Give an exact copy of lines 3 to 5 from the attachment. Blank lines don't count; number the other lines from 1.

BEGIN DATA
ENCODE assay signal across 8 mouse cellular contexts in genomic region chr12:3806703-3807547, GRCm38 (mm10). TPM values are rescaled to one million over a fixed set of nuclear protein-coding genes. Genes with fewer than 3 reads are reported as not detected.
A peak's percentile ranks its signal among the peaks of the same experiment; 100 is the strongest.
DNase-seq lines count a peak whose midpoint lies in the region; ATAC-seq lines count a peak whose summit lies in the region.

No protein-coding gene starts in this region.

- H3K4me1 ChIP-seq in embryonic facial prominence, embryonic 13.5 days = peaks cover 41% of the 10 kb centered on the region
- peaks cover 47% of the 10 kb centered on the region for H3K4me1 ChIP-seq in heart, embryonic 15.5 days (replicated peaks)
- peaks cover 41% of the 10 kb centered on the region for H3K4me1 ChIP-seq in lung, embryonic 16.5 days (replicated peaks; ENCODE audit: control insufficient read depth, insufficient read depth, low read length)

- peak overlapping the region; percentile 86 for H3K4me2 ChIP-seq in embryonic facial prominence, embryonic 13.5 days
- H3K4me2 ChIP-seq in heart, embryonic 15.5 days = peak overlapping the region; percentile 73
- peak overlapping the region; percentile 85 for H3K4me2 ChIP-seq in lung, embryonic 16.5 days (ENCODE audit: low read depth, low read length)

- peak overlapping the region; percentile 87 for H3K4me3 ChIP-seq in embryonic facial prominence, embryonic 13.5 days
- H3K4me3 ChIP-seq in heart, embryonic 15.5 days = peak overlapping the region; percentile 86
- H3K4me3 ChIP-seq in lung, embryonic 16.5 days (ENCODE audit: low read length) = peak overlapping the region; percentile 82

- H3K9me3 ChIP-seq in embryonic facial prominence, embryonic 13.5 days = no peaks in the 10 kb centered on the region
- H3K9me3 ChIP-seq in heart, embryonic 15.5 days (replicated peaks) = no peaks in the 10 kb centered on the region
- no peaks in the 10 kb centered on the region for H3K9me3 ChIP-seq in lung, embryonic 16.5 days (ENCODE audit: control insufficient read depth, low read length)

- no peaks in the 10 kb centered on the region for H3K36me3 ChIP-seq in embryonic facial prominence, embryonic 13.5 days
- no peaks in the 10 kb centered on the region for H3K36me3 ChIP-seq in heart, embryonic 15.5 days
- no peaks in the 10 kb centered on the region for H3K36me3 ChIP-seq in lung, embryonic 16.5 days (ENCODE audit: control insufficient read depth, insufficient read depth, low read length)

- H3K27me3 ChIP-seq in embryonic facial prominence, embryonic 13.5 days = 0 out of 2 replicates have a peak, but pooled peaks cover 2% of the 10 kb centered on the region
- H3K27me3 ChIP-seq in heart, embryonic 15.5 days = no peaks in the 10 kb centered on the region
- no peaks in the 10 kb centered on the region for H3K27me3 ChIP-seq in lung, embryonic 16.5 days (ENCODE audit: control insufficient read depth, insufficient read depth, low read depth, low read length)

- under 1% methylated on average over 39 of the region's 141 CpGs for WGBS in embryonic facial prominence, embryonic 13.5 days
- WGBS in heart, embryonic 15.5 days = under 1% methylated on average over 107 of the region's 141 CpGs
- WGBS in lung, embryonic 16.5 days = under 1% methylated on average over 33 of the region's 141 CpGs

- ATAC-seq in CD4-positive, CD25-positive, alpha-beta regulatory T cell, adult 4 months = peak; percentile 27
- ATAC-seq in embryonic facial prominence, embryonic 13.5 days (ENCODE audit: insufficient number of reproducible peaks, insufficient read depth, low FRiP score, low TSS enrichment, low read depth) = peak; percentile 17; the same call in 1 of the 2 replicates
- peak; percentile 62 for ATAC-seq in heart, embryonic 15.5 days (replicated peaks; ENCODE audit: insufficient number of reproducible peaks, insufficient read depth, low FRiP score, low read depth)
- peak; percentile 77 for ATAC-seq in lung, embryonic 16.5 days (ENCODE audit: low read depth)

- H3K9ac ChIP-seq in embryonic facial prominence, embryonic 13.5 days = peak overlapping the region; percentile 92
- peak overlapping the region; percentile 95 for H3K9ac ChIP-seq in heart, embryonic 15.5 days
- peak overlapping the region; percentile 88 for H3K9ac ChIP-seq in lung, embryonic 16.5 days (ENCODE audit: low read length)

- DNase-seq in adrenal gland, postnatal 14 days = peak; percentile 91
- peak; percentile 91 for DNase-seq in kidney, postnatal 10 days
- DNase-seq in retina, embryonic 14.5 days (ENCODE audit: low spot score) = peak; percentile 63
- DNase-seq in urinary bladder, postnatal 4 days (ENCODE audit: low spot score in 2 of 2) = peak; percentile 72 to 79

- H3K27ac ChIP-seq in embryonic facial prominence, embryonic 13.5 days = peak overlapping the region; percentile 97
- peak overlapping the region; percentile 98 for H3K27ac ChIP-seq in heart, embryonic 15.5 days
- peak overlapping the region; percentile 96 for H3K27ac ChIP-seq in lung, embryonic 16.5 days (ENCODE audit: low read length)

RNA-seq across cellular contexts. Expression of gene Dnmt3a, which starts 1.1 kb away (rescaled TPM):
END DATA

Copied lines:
DNase-seq lines count a peak whose midpoint lies in the region; ATAC-seq lines count a peak whose summit lies in the region.

No protein-coding gene starts in this region.

- H3K4me1 ChIP-seq in embryonic facial prominence, embryonic 13.5 days = peaks cover 41% of the 10 kb centered on the region